Summers here in the Mojave desert can be challenging. It is the rare afternoon where the temperatures are not in the triple digits by 2pm, and most creatures with any common sense find cool and shady environments to while away the afternoon heat. An added challenge is the fact that this small city offers very few indoor activities (beyond a long nap) to keep us busy in an air conditioned environment, and so finding ways to beat (or at least outsmart) the heat of summer becomes a vital skill for the outdoor adventurer. Over the years most of us who live here for the vastness of outdoor activities have developed our own ways of dealing with the summer heat. Here are some of our tips for cooling off in the midst of a desert summer.
Our simplest solution is to get up before the sun heats up the beautiful surroundings. The early morning is the coolest part of the day, as the desert has been cooling off all night and has yet to be heated up from the rising sun. At Paragon Adventures, we often have guests arrive for our outings at 6am. This is a bit early for most people, but if we had our way, we would start at 5am. These early outings are tough to get out of bed for, but you can always take a nap in mid day, when it is too hot to leave the house anyway. If possible, you can always go out again in the evening when it starts to cool down.
If you start early enough, it will still be cool and even dark when you begin your walk, jog, hike, bike, climb, or whatever your outdoor hobby is. You may even need to bring a long sleeve or sweater to start. Don’t bring a flashlight, invest in a headlamp: a battery-powered light that straps around your head, leaving your hands free. These are not only convenient, but also safer because, if you trip or fall, your hands will be free to catch yourself and protect your face. We always make our guests put their water bottles back in their packs before continuing their hikes for exactly the same reason.
It helps a ton to have cold water. Thanks to technology, you can now buy drinking containers that can keep your ice water icy for hours, even in the Mojave Desert summer. Go to The Desert Rat (our local outdoor store) ( http://www.thedesertrat.net/ ) and ask about Hydroflasks. These are insulated steel bottles that, when filled with ice, can be continually refilled with warmer water from your backpack all day and usually still have small ice chunks left in them by night. Impressive and life-saving! If you feel like you are over-heating, get to shade and soak a piece of cloth in this ice water and hold it to the back of your neck until you feel able to move again, or until help arrives.
Get back to air conditioning by noon
Plan your outing so that you are back in your home, vehicle, or at least the shade before noon, or whatever time you determine has tolerable temperatures. (It can sometimes get up to 90° as early as 8am when in direct sunlight.) By noon, the only safe places to be outside are in the shade or in the water.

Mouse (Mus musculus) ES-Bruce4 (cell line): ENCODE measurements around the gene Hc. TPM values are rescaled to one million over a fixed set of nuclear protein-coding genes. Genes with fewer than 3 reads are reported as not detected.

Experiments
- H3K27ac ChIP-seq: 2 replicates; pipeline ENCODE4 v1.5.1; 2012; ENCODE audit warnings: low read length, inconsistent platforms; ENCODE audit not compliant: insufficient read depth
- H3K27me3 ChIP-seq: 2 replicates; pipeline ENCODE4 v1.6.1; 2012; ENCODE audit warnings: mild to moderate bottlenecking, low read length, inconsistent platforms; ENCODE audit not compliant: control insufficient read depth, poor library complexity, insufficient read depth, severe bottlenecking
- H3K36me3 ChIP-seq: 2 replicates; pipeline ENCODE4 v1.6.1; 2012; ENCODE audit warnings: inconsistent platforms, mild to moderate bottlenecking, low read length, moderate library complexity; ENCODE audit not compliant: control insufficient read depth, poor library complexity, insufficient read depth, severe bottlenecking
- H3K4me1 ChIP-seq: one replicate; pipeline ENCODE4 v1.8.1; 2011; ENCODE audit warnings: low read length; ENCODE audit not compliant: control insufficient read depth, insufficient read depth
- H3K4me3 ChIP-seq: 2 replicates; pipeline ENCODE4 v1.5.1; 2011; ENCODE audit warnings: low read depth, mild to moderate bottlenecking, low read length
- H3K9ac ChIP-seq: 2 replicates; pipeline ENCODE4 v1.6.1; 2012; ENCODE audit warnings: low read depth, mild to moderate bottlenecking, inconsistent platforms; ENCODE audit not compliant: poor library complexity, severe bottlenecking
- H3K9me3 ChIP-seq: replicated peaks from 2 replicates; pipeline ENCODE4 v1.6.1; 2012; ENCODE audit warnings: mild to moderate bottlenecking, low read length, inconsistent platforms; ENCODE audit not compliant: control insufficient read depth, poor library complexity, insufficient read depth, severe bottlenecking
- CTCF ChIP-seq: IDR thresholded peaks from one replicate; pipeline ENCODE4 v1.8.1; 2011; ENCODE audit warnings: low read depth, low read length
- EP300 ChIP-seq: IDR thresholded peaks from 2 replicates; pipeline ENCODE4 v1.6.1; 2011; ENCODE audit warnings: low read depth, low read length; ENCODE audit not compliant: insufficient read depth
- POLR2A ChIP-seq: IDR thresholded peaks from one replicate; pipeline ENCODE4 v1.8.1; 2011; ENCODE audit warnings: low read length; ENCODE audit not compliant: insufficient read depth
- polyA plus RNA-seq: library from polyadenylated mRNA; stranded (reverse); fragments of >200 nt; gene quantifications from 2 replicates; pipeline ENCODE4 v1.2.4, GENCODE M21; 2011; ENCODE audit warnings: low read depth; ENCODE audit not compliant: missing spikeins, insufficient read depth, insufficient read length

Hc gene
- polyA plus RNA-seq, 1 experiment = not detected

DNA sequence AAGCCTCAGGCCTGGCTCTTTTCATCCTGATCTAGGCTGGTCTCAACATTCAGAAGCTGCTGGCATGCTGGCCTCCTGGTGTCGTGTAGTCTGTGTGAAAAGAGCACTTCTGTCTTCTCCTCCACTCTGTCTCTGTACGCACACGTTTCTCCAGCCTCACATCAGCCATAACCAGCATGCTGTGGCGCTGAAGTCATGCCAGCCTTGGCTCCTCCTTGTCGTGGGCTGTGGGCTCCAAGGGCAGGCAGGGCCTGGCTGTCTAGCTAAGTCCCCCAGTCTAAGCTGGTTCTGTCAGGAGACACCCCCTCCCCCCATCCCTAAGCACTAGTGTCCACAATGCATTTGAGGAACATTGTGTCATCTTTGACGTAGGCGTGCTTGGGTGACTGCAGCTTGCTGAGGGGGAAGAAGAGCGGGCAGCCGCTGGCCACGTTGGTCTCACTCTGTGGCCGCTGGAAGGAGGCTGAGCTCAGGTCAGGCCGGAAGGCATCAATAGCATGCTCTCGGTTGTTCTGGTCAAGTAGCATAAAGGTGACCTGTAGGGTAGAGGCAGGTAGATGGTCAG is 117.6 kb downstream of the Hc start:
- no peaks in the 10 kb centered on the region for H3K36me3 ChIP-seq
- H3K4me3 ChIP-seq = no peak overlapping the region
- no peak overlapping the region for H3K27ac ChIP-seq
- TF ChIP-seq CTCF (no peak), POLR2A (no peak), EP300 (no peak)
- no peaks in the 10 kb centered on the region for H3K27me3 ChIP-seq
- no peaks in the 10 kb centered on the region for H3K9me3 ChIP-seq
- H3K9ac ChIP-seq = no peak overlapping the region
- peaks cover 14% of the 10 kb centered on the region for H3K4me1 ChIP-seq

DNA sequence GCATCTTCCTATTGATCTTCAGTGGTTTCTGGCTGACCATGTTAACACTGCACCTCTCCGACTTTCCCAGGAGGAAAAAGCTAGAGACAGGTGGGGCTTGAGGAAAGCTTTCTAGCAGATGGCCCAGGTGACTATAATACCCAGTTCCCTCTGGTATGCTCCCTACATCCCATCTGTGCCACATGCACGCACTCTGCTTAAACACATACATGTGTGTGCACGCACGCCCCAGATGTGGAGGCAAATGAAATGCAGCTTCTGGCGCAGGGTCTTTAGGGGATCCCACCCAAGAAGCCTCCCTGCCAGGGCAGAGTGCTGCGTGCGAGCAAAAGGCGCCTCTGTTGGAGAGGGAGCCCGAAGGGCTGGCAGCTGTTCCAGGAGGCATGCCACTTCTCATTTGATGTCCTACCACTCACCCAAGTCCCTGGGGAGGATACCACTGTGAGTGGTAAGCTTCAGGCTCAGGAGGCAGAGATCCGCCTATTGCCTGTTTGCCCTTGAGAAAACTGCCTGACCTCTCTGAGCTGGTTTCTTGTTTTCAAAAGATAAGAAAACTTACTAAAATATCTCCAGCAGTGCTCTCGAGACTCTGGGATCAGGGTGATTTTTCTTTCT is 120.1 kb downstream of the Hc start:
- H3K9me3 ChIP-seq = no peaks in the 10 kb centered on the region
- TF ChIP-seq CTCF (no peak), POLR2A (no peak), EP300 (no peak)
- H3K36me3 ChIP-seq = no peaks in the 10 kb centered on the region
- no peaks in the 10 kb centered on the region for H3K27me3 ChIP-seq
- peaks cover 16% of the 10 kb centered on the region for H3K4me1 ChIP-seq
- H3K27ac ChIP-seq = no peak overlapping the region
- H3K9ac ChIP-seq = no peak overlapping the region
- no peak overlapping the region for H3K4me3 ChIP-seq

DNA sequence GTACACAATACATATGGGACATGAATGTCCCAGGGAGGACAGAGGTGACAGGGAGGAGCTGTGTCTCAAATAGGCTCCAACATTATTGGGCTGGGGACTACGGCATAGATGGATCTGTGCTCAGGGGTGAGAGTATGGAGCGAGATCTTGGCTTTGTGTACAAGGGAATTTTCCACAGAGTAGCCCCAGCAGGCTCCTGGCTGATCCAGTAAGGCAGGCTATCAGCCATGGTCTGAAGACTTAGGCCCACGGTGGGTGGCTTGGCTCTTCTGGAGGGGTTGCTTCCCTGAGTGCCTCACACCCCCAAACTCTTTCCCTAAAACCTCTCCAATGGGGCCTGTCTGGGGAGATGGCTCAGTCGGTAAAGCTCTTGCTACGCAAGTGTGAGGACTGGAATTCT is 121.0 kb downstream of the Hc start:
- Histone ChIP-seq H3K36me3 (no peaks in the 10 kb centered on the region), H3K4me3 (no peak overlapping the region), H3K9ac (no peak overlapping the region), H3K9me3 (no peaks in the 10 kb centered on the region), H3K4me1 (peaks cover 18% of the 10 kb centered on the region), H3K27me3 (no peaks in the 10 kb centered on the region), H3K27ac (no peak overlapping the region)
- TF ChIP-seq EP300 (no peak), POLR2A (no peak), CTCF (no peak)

Plan your outing ahead of time and know where you are going. If you go off trail, or on trails you aren’t familiar with, you may not make it back to your vehicle or dwelling before it gets dangerously hot. You may even get lost. People have died this way. Take it seriously.
Water and Shade in Canyons
In a desert water can be scarce, but here we have many streams and a couple rivers running through the area, thanks to our nearby mountains. There are a few dams/reservoirs to play in, as well as some very nice spots along the rivers themselves that allow you to play in the waters, or at least enjoy the cooler air from the evaporating water near you. Below is a list of places near Saint George where you can visit and find haven in the water.
Veyo Pool & Crawdad Canyon Climbing Park
Veyo Pools is one of the best reliefs from the summer heat. Less than 20 miles from town(north on Bluff St./Highway 18), this section of the Santa Clara river runs through a canyon of basalt rock up to 100 feet deep. These canyon walls provide shade at times, plus the river itself feeds a healthy riparian habitat dense with trees that provide shade all day. The town of Veyo is also at a higher elevation than Saint George, making the temperatures even cooler. The river has non-native crawdads (crayfish) to catch and is usually low and calm enough to allow kids to play freely in it. If that’s not enough, add to this a spring-fed pool! A natural warm spring fills the pool here so easily that the owner drains and cleans the pool every evening and re-fills it every night, leaving fresh, clean water daily. The spring also constantly flows into the pool and the overflow drains into the river all day. As a result of this constant flow of clean water, Veyo pool is the, cleanest, purest pool in the county! There is also a snack shack that serves great burgers, fries, soft serve ice cream and much more. There are many picnic benches and camp sites here as well. If you are a rock climber, there are over 200 well-bolted sport routes here that range from 5.7-5.13a.